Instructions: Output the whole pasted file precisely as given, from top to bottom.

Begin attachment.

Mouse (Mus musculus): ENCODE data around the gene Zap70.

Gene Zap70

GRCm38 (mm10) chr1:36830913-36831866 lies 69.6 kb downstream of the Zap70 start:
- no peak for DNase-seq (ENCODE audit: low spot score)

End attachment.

Mouse (Mus musculus): ENCODE data around the gene Zap70.

Gene Zap70

GRCm38 (mm10) chr1:36830913-36831866 lies 69.6 kb downstream of the Zap70 start:
- no peak for DNase-seq (ENCODE audit: low spot score)